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Lumbar sympathectomy

A lumbar sympathectomy is intended to block the nerves in the lower back

A lumbar sympathectomy is intended to block the nerves in the lower back. These control the blood supply to the legs and the procedure is to deal with problems there. These can include pain caused by bad blood supply to the legs or feet, to aid ulcers in either area to heal.

It can also be pain relief for problems caused by spinal canal problems. Excessive sweating of the feet may be treated by a lumbar sympathectomy.

As with a sympathectomy in general, a lumbar sympathectomy involves the permanent cutting or cauterisation of the sympathetic nerves. You will see some descriptions that say it can be done with an injection. That is, correctly, a nerve root block, not a sympathectomy.

The difference is that the nerve root block is a temporary treatment, a sympathectomy a permanent one.

A lumbar sympathectomy changes the body's management of blood supply to the legs. Therefore, problems that arise from a blood supply problem to the legs may be treated in this way.

These can include foot or leg ulcers that simply will not heal. Excessive sweating of the feet can have this cause, so can persistent pain in the legs or feet.

One of the effects is to increase blood supply to the skin of the legs, so a lumbar sympathectomy can be used to increase healing there.

Some of these are temporary problems, not permanent, so will more likely be treated with a nerve block.

A lumbar sympathectomy is surgery, under a general anaesthetic. Incisions will be made into the abdomen in order to gain access to the nerves around the spine.

These will then be cut or cauterised in order to permanently disable them. The work is done by arthroscopy, or keyhole surgery.

The operation itself will take one to two hours. The anaesthetic will require nil by mouth from the night before.

The incisions will take about a week to heal properly. It will be possible to return to work after this has happened.

Mobility is possible near immediately but heavy physical labour or exercise should be delayed for that week.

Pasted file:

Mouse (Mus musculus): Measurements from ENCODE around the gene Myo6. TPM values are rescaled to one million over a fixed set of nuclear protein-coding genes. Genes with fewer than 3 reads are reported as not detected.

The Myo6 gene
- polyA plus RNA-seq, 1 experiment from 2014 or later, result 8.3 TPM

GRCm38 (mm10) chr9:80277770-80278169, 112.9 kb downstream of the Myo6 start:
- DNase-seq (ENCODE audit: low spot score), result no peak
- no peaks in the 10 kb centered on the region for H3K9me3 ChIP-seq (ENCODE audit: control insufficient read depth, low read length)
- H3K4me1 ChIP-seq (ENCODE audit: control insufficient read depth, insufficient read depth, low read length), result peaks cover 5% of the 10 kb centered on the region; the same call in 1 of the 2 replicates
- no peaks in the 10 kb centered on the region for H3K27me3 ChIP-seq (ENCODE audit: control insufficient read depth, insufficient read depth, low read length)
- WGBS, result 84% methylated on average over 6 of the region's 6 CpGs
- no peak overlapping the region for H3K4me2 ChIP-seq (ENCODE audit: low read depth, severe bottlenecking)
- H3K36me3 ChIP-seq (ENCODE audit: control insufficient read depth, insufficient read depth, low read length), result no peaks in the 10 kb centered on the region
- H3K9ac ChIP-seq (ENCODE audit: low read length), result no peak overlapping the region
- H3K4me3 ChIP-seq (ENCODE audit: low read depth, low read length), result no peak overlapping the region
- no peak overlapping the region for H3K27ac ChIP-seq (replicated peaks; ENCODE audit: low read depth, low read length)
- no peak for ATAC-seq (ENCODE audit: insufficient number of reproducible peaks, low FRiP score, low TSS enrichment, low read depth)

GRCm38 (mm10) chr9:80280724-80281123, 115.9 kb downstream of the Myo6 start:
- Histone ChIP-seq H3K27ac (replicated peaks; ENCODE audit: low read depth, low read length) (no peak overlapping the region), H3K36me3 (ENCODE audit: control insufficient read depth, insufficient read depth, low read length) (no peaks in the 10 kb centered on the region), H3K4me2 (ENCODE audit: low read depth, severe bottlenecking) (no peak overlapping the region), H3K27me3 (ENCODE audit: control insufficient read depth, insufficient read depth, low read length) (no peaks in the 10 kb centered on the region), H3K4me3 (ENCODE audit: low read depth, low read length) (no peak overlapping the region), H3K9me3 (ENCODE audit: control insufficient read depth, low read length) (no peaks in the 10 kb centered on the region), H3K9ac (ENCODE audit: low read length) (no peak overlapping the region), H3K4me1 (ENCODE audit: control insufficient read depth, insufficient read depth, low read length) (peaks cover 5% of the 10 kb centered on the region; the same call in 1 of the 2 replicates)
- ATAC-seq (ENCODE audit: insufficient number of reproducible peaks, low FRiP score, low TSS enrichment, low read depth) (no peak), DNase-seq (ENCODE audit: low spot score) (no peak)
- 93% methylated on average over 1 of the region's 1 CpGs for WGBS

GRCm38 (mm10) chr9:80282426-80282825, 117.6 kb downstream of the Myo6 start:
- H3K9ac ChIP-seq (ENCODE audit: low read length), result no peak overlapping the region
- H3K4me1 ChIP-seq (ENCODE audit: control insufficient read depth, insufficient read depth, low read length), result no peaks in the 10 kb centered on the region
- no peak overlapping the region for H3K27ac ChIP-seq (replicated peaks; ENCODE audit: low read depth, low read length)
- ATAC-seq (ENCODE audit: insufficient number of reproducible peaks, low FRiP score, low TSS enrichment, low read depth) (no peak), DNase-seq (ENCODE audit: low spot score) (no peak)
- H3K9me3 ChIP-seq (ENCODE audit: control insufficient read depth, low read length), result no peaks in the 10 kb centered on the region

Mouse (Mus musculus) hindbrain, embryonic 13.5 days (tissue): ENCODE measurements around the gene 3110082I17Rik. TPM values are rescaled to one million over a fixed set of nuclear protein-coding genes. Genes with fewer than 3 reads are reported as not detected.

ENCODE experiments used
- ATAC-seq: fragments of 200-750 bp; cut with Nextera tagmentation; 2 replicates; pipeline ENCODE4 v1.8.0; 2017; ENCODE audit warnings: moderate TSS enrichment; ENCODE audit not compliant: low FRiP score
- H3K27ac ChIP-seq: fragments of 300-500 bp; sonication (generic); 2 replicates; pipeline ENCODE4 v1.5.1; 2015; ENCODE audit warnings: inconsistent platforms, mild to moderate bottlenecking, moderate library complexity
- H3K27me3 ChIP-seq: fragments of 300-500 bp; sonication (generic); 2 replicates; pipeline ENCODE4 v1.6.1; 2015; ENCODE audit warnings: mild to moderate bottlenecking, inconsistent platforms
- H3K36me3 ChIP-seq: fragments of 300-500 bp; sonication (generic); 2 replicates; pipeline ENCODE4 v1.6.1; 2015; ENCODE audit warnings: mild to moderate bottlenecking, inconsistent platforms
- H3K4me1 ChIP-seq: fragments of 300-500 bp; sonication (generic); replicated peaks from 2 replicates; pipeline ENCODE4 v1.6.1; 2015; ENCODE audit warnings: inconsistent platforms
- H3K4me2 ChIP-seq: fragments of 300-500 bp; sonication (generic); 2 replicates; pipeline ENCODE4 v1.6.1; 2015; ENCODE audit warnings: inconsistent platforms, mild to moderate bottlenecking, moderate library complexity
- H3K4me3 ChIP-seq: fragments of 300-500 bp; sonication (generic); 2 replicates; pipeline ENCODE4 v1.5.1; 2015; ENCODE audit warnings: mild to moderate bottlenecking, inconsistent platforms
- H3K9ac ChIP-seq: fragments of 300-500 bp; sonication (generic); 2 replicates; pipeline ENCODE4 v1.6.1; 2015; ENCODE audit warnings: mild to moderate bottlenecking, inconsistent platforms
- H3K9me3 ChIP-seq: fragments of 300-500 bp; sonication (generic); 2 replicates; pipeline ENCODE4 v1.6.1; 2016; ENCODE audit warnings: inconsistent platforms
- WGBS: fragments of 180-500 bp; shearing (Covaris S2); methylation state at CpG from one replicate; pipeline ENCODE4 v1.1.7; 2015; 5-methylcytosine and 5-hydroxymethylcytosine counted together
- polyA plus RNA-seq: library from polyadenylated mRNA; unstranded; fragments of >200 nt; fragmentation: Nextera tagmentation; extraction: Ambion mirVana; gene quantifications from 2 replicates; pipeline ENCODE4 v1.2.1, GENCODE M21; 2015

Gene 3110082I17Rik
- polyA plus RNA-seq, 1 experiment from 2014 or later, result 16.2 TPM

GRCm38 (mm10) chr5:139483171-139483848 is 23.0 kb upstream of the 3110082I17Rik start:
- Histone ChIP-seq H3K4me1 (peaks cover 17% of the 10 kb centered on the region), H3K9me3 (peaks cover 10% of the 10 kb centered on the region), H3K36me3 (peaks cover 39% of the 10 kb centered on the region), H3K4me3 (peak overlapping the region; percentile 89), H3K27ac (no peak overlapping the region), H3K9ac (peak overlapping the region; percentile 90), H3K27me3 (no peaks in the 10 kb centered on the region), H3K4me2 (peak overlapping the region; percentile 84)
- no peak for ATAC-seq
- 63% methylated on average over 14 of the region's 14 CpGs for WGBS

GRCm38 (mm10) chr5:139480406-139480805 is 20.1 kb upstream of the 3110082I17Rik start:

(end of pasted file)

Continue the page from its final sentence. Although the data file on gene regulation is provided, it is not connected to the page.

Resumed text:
The anaesthetic will require its own recovery time. It is normal to stay in hospital overnight for this with return home the next day after the operation.

There are the usual risks associated with surgery, infection, post-operative bleeding, the anaesthetic itself.

Risks more specific to a lumbar sympathectomy are nerve damage to those nerves that are not meant to be affected.

All of these will be closely monitored.

Specialists offering Lumbar sympathectomy

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Dr Krishna Bakhshi

Consultant Anaesthetist & Pain Specialist

BM (Southampton), FRCA

The Chiltern Hospital 1 more The Shelburne Hospital

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Dr Simon Dolin

Pain Management Consultant

MB BS, FRCA, PhD, FFPMRCA

Goring Hall Hospital

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Dr Aditi Ghei

Consultant in Pain Management

MBBS, DA, DNB (Anaesth), MNAMS, FRCA, FFPMRCA

The Cavell Hospital 1 more The Kings Oak Hospital

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Dr Sarah Aturia

Consultant Anaesthetist and Pain Management Specialist

MBChB, FRCA, FFPMRCA

The Chiltern Hospital 1 more The Saxon Clinic

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Dr Nofil Mulla

Consultant in Integrated Pain Services

FRCA, FFPMRCA, NBME (USA), MD, MB, BS

The Manor Hospital 1 more Three Shires Hospital

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Dr Sanjay Kuravinakop

Consultant in Pain Medicine and Anaesthetics

MBBS, DA, FRCA, FFPMRCA

The Blackheath Hospital

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